Glamour in times of recession

You'd think that in this darker times fashion would be as stark as our new (forced) lifestyles but the red-carpet season just began and already stated an optimistic tone. Come to think of it depression times have been also eras of glamour in terms of fashion statements.

Film awards events including Critics Choice, Golden Globes and SAG were a fashion delight; more colorful than ever, the red carpet was a spring celebration.


Red Carpet 2009: Rainbow I


1st row: Laura Linney, in Elie Saab Haute Couture, Marisa Tomei, in Elie Saab, Eva Longoria, in Jenny Packham and again Laura Linney, in Michael Kors.

2nd row:  Olivia Wilde, in Reem Acra, Cameron Diaz, in Chanel Haute Couture, Rumer Willis and Eva Longoria Parker, both in Reem Acra.

This rainbow of shades matched the variation in shapes and cuts: alongside the usual mermaid-trains, one-shoulder or strapless ball gowns there were a wide range of halter neck dresses, goddess-worthy draping, origami pleats and old-school glamour bias-cutting (see Christina Applegate). Also, the so-called spaghetti-straps evening dresses made a glorious come-back in fashion.


Red Carpet 2009: Rainbow II


1st row: Drew Barrymore, in Dior Haute Couture, Freida Pinto, in Marchesa, January Jones, in Versace and Maggie Gyllenhaal, in Lanvin.

2nd row:  Kate Winslet, in Narciso Rodriguez, Evan Rachel Wood, in Monique Lhuillier, Alison Pill, in Jason Wu and Christina Applegate, in Emanuel Ungaro.

Spring 2009 revelation: nude neutrals, such as greige and blush, look best on fluid silhouettes with soft draping or frills. My favourite: the 30s inspired cap-sleeved pale pink dress worn by actress Elizabeth Banks.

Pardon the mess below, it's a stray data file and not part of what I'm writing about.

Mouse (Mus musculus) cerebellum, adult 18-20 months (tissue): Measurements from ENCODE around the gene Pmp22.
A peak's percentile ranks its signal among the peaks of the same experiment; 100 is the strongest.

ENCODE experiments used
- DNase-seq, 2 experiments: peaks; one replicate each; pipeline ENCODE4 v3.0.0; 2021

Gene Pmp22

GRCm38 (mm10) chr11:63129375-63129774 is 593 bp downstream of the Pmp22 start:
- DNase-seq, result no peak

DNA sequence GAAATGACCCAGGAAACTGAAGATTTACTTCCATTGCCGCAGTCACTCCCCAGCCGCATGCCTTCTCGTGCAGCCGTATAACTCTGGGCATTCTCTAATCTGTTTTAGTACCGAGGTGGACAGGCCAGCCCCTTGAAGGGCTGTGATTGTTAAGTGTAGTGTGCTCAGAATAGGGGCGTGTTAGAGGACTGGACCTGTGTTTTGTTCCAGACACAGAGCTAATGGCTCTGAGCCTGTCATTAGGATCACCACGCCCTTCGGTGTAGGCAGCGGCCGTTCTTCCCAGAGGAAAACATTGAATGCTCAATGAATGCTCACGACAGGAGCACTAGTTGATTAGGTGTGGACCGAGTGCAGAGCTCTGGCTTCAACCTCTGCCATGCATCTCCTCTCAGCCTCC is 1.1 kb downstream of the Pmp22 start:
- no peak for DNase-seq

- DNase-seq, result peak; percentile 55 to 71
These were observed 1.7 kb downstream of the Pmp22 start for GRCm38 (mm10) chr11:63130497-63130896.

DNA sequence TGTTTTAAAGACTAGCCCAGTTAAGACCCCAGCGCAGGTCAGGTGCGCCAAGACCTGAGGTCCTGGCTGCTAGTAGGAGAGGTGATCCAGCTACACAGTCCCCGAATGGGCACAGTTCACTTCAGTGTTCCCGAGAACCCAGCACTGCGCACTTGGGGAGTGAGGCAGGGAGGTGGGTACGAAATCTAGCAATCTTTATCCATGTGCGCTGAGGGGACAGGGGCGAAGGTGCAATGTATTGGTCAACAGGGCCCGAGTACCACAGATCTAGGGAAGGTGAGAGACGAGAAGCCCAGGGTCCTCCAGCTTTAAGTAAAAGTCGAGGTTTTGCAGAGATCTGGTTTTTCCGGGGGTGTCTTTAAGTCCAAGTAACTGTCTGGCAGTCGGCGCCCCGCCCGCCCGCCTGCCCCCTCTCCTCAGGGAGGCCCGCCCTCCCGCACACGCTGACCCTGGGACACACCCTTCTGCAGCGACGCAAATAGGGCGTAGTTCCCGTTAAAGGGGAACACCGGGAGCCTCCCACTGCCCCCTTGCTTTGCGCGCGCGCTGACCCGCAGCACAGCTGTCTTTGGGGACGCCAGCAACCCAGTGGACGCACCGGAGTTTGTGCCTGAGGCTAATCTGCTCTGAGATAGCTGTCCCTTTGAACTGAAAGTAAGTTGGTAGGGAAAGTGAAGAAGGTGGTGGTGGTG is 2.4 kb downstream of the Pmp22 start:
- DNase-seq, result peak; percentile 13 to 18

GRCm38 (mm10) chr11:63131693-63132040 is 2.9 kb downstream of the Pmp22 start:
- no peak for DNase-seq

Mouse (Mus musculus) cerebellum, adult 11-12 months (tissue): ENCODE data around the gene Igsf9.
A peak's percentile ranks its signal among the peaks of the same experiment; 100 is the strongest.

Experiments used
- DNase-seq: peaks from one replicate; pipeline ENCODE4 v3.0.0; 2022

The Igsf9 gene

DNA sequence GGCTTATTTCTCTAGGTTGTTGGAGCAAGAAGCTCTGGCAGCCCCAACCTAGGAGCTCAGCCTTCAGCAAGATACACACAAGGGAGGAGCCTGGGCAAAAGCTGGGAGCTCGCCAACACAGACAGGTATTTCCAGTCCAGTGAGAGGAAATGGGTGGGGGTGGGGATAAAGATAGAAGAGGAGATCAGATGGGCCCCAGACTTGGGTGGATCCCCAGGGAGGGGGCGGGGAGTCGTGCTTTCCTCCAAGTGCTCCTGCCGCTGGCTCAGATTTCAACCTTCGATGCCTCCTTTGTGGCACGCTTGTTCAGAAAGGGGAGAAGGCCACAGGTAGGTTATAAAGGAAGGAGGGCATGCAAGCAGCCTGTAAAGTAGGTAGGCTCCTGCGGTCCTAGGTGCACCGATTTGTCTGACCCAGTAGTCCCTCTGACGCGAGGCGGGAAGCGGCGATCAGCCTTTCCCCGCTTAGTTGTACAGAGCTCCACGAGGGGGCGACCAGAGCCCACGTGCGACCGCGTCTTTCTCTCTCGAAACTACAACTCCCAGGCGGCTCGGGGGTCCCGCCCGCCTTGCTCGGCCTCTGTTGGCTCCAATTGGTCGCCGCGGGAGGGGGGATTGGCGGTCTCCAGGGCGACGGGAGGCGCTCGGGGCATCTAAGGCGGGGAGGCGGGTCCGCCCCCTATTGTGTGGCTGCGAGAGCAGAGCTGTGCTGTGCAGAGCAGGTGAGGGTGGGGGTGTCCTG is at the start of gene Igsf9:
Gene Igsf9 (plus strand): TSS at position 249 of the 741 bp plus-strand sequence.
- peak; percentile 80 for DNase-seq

Kristin Scott Thomas, in Lanvin, America Ferrera, in Vera Wang, Isla Fisher, in Carlos Miele and Elizabeth Banks, in J. Mendel.

Vivid colored dresses were rivaled only by white and nude-colored gowns. Crisp white seemed to be the perfect "medium" for avant-garde looks: origami pleats, unusual folds and pleats.



Teri Hatcher, in Monique Lhuillier, Eva Mendes, in Christian Dior, Kate Beckinsale, in J. Mendel and Anne Hathaway in Gianfranco Ferré. 

Actress and humanitarian activist Angelina Jolie started her own trend of floor sweeping blouson gowns with high slit. She stated a preference for Max Azria (white & blue dresses) but looked best in the pale silvery gown from Atelier Versace.



Angelina Jolie

Black was replaced by navy, dark purple and indigo with the freshest look in a while donned by Golden Globe winner Anna Paquin. Sparkling appliqués or oversized jewelry kept the dark-colored dresses from looking too dull.


Red Carpet 2009: dark colours


Anne Hathaway, in Armani Privé, Kate Beckinsale in J. Mendel, Anna Paquin, in Hervé L. Leroux and Hayden Panettiere, in Gianfranco Ferré 

Speaking of bling - this year it was kept at minimal, as well as the make-up and hair-dos. Jeweled neckline and shining embellishments or embroidery adorned some of the white and the few of the black dresses on view.


Red Carpet 2009: shiny dresses


1st row: Anne Hathaway, in Azzaro, Penélope Cruz, in Armani Privé and Miley Cyrus, in Marchesa.

2nd row: Amy Adams, in Oscar de la Renta, Evan Rachel Wood, in vintage Elie Saab Haute Couture and January Jones, in Andrew Gn.

Three young actresses started a new trend: the 30s screen-siren look with their thin-strap, sequined, body-hugging gowns. Sounds cliché but this was the revival of Old Hollywood Glamour.


Red Carpet 2009: sirens


Vanessa Hudgens, in Alberta Ferretti, Emily Blunt, in Pamela Rolland and Megan Fox, in Ralph Lauren. 

I don't know about you but these events were a fashion feast for me and I'm looking forward for the next big thing on this year's red-carpet season: the Oscars.  

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